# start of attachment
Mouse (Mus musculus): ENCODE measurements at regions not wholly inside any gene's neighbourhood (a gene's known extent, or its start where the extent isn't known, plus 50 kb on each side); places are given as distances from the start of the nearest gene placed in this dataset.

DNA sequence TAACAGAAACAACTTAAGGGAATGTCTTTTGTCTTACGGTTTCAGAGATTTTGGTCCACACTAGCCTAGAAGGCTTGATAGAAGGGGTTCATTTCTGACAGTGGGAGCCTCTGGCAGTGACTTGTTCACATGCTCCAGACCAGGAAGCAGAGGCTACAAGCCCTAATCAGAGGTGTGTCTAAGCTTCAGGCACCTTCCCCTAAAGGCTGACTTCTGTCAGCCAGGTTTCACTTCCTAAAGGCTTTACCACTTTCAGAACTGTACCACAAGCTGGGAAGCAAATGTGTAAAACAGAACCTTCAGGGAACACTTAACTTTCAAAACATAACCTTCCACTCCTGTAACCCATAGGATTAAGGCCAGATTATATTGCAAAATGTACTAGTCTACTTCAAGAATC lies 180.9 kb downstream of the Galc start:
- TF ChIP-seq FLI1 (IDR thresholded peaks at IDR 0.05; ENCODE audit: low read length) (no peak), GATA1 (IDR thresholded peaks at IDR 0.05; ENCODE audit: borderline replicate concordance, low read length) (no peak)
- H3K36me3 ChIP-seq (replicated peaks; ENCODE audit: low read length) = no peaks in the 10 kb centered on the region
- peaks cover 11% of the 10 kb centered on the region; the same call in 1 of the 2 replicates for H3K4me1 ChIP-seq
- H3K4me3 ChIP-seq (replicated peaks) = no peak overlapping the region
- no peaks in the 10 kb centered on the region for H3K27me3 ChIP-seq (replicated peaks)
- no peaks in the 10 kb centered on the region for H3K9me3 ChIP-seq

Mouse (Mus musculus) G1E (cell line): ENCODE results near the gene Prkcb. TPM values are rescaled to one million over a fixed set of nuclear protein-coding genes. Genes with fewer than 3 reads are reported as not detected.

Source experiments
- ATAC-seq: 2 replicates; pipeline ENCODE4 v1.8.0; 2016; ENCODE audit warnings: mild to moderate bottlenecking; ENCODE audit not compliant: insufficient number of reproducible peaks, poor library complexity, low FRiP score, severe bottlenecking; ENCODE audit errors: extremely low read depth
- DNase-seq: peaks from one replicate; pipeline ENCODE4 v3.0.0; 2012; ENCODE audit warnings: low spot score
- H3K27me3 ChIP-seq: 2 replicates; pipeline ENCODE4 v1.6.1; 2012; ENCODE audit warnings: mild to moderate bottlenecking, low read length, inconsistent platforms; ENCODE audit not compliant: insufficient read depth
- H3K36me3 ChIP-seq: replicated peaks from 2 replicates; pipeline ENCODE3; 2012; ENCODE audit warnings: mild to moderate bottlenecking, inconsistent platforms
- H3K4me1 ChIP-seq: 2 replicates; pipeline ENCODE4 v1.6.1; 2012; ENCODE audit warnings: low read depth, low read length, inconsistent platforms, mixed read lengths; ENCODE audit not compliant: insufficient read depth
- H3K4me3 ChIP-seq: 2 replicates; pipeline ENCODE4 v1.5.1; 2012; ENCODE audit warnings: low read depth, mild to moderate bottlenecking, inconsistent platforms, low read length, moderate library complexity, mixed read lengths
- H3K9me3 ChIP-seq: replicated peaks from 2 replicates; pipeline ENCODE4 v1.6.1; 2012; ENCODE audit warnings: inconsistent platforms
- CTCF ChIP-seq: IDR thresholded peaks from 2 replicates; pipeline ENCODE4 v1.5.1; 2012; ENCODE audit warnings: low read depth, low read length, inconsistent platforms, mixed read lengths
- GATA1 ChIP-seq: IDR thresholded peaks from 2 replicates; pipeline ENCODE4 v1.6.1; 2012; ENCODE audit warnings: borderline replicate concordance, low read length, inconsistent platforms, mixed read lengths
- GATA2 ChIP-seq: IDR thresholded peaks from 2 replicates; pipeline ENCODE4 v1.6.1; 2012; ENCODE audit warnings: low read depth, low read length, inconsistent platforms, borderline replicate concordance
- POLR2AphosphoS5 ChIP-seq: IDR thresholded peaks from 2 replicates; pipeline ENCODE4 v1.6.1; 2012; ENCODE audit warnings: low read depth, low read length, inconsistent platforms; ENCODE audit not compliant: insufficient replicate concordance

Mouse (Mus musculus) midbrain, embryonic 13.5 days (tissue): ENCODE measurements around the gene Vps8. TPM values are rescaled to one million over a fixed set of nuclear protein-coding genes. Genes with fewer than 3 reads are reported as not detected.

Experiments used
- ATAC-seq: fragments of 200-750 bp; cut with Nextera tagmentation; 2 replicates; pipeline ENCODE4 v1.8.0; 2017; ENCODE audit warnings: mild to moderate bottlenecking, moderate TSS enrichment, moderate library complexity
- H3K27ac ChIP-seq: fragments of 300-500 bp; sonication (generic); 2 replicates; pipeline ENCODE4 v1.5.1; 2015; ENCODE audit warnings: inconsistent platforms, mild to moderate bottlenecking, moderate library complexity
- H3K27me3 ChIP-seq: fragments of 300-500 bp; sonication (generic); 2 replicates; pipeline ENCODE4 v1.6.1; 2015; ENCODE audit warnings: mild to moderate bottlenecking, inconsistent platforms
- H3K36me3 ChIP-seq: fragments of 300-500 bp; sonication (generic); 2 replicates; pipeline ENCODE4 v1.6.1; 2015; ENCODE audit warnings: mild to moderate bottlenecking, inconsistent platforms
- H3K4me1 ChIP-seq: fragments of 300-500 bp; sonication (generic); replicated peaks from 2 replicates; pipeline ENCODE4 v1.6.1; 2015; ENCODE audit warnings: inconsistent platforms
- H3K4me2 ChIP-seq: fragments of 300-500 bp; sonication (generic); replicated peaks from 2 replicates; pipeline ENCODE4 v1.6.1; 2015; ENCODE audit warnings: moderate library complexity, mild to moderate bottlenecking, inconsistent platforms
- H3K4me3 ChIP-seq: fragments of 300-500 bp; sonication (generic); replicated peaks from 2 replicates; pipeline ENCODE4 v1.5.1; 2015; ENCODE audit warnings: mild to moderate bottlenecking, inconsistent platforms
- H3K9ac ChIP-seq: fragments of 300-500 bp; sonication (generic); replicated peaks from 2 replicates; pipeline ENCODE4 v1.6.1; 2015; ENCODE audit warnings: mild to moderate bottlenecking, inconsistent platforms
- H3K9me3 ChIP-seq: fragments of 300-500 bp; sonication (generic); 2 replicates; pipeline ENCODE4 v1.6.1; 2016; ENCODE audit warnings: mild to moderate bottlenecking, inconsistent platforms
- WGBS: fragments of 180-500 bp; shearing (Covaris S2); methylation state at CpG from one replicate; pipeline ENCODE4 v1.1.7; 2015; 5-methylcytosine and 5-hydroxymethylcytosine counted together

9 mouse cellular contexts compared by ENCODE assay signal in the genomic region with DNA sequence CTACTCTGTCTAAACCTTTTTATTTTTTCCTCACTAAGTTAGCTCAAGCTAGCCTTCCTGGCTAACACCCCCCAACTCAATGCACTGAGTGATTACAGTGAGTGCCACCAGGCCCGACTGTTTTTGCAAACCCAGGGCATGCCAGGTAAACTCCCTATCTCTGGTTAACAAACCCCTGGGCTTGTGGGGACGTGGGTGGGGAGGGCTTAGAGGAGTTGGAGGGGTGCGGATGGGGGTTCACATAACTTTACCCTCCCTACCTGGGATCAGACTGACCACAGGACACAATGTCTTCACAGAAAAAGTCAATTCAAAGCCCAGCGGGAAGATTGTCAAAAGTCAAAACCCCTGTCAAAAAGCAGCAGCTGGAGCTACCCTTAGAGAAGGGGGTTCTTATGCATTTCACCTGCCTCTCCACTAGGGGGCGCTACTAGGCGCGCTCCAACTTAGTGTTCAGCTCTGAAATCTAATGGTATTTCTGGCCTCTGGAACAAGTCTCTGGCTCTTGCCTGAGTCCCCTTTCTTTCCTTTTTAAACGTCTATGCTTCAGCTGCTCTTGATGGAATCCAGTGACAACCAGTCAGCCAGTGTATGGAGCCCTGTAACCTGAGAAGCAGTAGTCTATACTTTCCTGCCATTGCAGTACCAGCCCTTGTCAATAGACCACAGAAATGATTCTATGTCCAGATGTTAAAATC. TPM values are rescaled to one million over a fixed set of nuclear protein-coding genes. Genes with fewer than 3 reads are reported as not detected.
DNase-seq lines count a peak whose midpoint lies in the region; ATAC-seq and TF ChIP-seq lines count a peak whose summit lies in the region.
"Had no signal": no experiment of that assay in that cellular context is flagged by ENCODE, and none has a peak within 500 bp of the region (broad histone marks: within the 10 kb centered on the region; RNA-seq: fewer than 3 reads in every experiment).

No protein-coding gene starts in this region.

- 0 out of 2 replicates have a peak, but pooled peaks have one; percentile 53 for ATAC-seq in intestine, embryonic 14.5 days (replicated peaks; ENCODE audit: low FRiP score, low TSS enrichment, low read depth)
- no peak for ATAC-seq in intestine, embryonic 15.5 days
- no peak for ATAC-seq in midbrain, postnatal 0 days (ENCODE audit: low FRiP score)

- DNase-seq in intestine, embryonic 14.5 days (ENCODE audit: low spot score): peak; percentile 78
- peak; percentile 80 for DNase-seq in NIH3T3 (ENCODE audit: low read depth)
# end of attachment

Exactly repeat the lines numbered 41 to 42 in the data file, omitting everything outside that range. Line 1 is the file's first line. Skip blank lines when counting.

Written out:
- DNase-seq in intestine, embryonic 14.5 days (ENCODE audit: low spot score): peak; percentile 78
- peak; percentile 80 for DNase-seq in NIH3T3 (ENCODE audit: low read depth)